We titled this resource, “A Pastor’s View” with the understanding that local church pastors are key to Christ’s kingdom mission. Pastors are “front-liners” and “first responders” in their own right. The work of pastors is unique. We serve as priests and prophets (Ephesians 4:11-12). Our work is multifaceted and at times confusing.
A younger pastor texted me and another more experienced pastor a few days ago looking for some guidance for leading his church in this strange season of Covid-19. The other pastor texted him back and jokingly said, “What’s the deal? Is this your first pandemic or what?” If you struggle but think you should know what to do and when to do it in this pandemic, you’re not alone.
If you actually KNOW what to do and when to do it as you lead through this crisis, please take over this keyboard and let the rest of us know. I don’t know exactly what to do or when to do it when it comes to leading my church and helping my community in this time. I do believe confidently that Christ Jesus will help and is helping. I believe He responds to prayer, informs, inspires and prompts through His Word, and increases clarity through His people. I urge you to engage all three often.
In my part of the world, (Dallas, Texas) Shelter in Place restrictions are easing a bit. In the last week, I’ve intentionally listened to several national church leaders. I encourage you to choose 2–3 reliable sources and shut off the rest. There is information overload even from Christian leaders. (Yes, I realize you may stop reading this now!) I also eavesdropped on another 50 pastors spread across the US through several text threads. Here’s where many of us seem to be landing on what to do next. There are variations depending on if your context is urban, suburban or rural.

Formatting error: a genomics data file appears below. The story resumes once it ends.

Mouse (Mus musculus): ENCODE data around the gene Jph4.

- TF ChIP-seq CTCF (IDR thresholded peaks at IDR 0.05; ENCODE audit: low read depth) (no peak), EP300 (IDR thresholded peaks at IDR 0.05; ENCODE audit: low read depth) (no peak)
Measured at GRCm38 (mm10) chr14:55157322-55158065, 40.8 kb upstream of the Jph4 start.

Most are continuing online worship and small group gatherings only for the next 2–4 weeks. This is a “wait and see” approach as we monitor for increased virus spread. As pastors plan to return to on-site, in-person gatherings, they are building plans for safe-distancing worship for families, with no age-group ministries yet, and aggressive cleaning protocols before and after services. For some, this may mean adding worship services to accommodate those who want to attend. Those over 65 and with health concerns will be urged to stay at home and participate online.
At my church, we are considering a Thursday night service to start the weekend in addition to Sunday mornings as an experiment. This would allow for more cleaning time between services and also enables us to minister to those who are required to work on Sundays.
To me, it seems that the standard work week is shifting in the culture to Sunday afternoon/evening to Friday noon. The mindset of my people seems to be that the weekend starts “softly” on Thursdays. My two young adult 20-something year old children taught me this when they were in college. In the spirit of not wasting a crisis, the Thursday night service could be a useful experiment for us with no long-term obligations.
For most, this “Family Worship Only” plan carries them from now through late June. In a pandemic of this nature, it doesn’t seem possible to have firm plans beyond this. However, many have indicated a hope and a plan to resume some form of preschool, children and student ministries in July if things are trending towards overall improvement.